The S-lower alkyl-cyanoisothioureas of the above formula or their salts may be obtained, for example, by treating an N-R -N-R -amino-lower alkyl-isothiocyanate with an alkali metal, e.g. sodium, cyanamide and alkylating a resulting 1-[(N-R -N-R -amino)lower alkyl]-3-cyano-2-thiourea, preferably a salt thereof, with a lower alkyl halide, e.g. methyl or ethyl chloride, bromide or iodide and the like, or with a di-lower alkyl sulfate, e.g. dimethyl sulfate, diethyl sulfate and the like, as previously described in the preparation of the S-lower alkyl-isothioureas used as starting material for the preparation of the desired guanidines.

As has been shown, ammonolysis of cyano-guanidines to may give rise to the formation of bi-guanido compounds of the formula:

in which R R R and R have the previously given meaning, and salts thereof. These compounds may also be prepared, for example, by reacting an N-R -N-R amino-lower alkyl-amine, in which the second amino group carries at least one hydrogen atom, with dicy-anodiamide, preferably in the presence of a complex metalforming salt, e.g. copper sulfate and the like. A resulting biguanido complex metal salt, such as the copper complex salt thereof, may be liberated to form the free compounds by treatment with an acid, such as a mineral acid, e.g. sulfuric acid and the like, to form the free compound. As previously described, ammonolysis and aminolysis of these biguanido derivatives give rise to the formation of the desired guanidines of this invention.

As mentioned hereinbefore, ammonolysis with ammonia or ammonia-furnishing reagents may be replaced by aminolysis with amines, particularly N-lower alkylamines, e.g. N-rnethylamine, N-ethylamine and the like. Such aminolysis reactions provide for the formation of substituted guanidino groups mentioned bereinabove.

In addition to ammolysis and aminolysis, the guanidino compounds may also be obtained by hydrolysis of an N-R -N-R -N'-R -lower alkylene-diamine, in which R and R have the previously given meaning, and R represents a substituent capable of being hydrolyzed to an amidino group. For example, such substituent forms together with the amino group of the N-R -N-R -lower alkylene diamine, which carries at least one hydrogen atom, a cyanourea or a cyanothiourea group of the formulae C(=NR )N=C=O and respectively, in which R; has the previously given meaning. Compounds containing such groups yield upon treatment with a hyd'rolytic reagent, particularly with a dilute mineral acid, such as aqueous sulfuric acid and the like, the desired guanidino compounds. In such a hydrolysis reaction, the desired guanidine derivative may be formed simultaneously with a biuret derivative as the by-product.

Cyanourea or cyanothiourea compounds of the formula:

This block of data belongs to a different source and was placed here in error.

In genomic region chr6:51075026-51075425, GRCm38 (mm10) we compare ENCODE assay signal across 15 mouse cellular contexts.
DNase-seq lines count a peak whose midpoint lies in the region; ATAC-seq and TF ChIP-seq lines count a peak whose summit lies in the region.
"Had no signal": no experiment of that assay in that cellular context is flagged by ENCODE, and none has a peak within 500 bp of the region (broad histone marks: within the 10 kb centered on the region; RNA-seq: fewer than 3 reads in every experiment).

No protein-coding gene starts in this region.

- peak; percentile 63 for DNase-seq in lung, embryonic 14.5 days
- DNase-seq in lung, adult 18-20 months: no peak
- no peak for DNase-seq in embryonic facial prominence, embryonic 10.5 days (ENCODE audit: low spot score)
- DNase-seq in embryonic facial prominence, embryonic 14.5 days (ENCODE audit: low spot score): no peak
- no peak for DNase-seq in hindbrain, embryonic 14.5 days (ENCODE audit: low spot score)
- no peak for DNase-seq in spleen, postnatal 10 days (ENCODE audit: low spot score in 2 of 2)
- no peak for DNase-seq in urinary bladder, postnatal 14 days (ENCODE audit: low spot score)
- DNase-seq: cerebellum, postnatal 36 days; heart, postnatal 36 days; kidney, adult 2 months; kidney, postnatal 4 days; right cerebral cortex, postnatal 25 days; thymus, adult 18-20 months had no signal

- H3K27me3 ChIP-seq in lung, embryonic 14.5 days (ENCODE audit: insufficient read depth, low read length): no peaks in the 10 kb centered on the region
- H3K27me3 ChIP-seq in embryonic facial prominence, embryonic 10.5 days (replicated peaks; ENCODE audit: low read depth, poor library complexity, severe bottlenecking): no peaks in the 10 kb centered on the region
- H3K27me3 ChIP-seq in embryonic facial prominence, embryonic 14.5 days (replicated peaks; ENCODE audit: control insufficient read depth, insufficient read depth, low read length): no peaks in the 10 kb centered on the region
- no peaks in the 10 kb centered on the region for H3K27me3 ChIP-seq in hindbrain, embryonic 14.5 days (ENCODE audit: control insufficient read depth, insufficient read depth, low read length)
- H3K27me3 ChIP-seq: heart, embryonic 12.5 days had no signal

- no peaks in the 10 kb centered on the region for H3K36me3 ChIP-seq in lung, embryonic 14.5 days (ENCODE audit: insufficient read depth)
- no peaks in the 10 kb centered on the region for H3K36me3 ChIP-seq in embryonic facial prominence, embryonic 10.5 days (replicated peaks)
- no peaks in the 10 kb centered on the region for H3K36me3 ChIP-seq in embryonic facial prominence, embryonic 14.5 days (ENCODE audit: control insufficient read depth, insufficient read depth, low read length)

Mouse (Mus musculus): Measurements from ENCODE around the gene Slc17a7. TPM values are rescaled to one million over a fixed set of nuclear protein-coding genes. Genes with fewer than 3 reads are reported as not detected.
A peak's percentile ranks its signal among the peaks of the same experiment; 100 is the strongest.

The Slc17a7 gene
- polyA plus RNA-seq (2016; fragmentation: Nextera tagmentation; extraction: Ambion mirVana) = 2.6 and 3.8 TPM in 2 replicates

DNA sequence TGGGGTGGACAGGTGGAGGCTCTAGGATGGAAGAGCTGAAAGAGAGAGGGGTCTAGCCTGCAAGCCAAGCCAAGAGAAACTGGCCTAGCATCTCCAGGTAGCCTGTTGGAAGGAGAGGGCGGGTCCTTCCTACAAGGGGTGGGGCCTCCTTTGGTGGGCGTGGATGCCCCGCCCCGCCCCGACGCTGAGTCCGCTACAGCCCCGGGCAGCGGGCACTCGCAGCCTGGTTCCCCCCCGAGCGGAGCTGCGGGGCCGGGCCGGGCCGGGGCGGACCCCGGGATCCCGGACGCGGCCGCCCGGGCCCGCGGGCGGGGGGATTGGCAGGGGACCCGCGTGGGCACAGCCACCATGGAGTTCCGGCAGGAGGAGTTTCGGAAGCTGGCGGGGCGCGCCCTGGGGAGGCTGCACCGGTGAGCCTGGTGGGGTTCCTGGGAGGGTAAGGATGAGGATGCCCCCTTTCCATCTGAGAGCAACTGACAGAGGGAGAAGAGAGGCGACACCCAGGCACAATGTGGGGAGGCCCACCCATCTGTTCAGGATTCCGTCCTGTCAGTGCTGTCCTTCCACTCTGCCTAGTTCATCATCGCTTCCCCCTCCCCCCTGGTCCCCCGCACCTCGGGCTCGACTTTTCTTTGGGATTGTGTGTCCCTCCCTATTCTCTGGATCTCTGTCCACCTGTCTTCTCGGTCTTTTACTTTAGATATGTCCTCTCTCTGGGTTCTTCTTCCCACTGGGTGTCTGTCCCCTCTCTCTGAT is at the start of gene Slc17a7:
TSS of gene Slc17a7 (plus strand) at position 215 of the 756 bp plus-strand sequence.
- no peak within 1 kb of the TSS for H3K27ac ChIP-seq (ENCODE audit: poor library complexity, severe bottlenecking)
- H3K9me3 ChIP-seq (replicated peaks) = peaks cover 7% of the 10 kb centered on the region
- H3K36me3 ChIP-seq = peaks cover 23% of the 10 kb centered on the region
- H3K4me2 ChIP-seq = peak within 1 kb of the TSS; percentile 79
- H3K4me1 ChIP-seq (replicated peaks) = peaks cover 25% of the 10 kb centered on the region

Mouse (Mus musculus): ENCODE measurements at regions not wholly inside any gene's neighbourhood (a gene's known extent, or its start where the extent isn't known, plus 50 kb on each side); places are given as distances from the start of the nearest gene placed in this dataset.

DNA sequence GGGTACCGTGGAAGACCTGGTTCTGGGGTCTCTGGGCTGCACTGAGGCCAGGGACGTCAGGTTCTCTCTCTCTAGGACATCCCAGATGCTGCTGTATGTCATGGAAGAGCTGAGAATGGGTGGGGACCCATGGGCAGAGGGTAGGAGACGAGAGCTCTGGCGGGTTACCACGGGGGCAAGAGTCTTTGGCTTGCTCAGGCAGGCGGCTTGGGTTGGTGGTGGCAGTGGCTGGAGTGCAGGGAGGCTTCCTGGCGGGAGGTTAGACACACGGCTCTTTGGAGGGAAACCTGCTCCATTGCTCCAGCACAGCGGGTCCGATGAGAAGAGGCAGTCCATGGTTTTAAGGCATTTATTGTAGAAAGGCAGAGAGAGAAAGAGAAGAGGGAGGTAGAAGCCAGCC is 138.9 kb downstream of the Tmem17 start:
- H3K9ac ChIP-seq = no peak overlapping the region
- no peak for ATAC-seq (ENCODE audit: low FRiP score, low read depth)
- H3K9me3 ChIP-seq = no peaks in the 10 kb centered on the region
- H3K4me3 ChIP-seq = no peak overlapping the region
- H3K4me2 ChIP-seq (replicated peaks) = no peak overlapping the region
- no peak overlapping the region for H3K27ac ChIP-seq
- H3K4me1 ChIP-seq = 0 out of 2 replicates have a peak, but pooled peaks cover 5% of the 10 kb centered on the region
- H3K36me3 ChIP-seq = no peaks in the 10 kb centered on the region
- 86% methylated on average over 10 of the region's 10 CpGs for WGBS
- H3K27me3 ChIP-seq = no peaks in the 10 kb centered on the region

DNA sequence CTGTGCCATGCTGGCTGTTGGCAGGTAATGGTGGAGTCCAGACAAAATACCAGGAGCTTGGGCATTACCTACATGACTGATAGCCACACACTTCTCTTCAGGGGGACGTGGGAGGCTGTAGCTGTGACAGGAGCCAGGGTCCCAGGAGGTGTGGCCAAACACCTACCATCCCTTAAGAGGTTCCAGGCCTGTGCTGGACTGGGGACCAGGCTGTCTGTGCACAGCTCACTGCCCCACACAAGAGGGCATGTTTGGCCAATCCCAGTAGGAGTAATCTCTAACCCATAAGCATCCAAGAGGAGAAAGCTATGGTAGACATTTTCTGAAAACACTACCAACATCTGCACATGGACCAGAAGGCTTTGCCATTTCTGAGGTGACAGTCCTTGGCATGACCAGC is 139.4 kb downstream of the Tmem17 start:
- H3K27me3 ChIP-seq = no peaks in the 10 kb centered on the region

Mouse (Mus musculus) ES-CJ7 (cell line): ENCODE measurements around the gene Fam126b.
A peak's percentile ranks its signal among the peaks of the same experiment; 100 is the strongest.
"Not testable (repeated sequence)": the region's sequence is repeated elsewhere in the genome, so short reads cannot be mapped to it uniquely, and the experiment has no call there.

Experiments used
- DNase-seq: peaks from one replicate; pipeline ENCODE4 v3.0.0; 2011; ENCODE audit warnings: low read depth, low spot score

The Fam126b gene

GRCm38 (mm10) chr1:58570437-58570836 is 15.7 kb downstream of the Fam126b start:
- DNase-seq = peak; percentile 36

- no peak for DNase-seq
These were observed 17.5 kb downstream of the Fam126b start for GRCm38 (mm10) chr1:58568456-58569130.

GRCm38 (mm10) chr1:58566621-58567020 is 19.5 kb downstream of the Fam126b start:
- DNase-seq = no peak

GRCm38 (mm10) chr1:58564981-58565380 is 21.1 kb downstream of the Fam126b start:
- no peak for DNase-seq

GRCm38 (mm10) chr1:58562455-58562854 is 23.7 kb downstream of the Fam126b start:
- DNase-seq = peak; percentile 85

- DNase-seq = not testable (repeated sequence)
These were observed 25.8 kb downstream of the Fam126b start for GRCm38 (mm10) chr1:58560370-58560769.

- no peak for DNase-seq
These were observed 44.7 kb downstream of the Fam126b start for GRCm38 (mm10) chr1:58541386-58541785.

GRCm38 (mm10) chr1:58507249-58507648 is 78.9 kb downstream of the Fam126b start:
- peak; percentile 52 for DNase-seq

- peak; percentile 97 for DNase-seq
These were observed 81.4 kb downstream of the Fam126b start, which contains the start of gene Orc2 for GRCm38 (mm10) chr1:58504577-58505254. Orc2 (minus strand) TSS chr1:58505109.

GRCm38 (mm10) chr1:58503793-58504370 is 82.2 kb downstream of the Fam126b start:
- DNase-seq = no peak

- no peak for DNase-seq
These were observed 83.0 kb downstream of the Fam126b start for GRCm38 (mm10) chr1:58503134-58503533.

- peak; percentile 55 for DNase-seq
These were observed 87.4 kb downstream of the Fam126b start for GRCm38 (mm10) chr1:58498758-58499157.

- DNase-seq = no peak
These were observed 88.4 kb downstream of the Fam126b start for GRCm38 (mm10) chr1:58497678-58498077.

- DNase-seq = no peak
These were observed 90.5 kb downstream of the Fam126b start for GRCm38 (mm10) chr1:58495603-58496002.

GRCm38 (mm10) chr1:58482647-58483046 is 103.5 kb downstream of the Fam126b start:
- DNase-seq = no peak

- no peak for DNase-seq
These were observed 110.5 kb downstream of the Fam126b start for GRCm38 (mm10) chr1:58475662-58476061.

2 RiN-lower alkyl-N-C in which R R R and R have the above-given meaning, and X represents oxygen or sulfur, and salts thereof, which may be converted to the desired guanidino compounds by hydrolysis, may be obtained, for example, by reacting an N-k -N-R -amino-lower alkylcyanamide with ametal cyanate or thiocyanate, particularly an alkali metal, e.g. sodium or potassium, cyanate or thiocyanate in a neutral medium, for example, in the presence of water.

Apart from N-R -N-R -N'-R -l0wer alkylene-diamines, in which a carbon atom with a substituting nitrogen atom of the group R is attached to the second amino group, other N-R -N-R -N-R -lower alkylene-diamines, in which the R represents a substituent convertible into an amidino group, may be useful in the conversion into the desired N-R -N-R -amino-lower alkyl-guanidines. In such a conversion intermediates may be formed, which may have the previously given characteristics, i.e. the carbon atom of the group R carries a nitrogen atom. Such groups are, for example, ester groups, formed by a car-boxyl, a thionocarboxyl, a thiol'ocarboxyl or a dithiocarboxyl group with a lower alkanol, as well as halogeno-carbonyl or halogeno-thionocarbonyl groups, in which halogen-o represents primarily chloro.

Particularly useful starting materials are, for example, the reactive functional derivatives of carbamic acids and thiocarbamic acids, having the formulae:

in which R R and R have the previously given meaning, and X represents oxygen or sulfur, or salts thereof. As shown hereinabove, esters, for example, lower alkyl, e.g. methyl, ethyl and the like, esters, or halides, e.g. chlorides, of such acids yield upon iammouolysis the corresponding urea and thioure-a derivatives. However, if, for example, the :ammonolysis of a carbamic acid ester is carried out in the presence of a dehydrating agent, such as, for example, previously shown in the conversion of urea derivatives to guanidines, an N-(N-R -N-R amino-lower alkyD-carbamic acid ester may be converted directly tot he desired guanidino compound. Or, an ester of an N-(N-R -N-R -aminolower alkyl)-thiocarbamic acid may be subjected to ammonolysis to yield directly the desired guanidino compound, for example, in the presence of a desulfurizing reagent, such as one of those previously shown in the conversion of a thiourea derivative int-o the desired guanidino compounds, e.g. lead oxide and the like.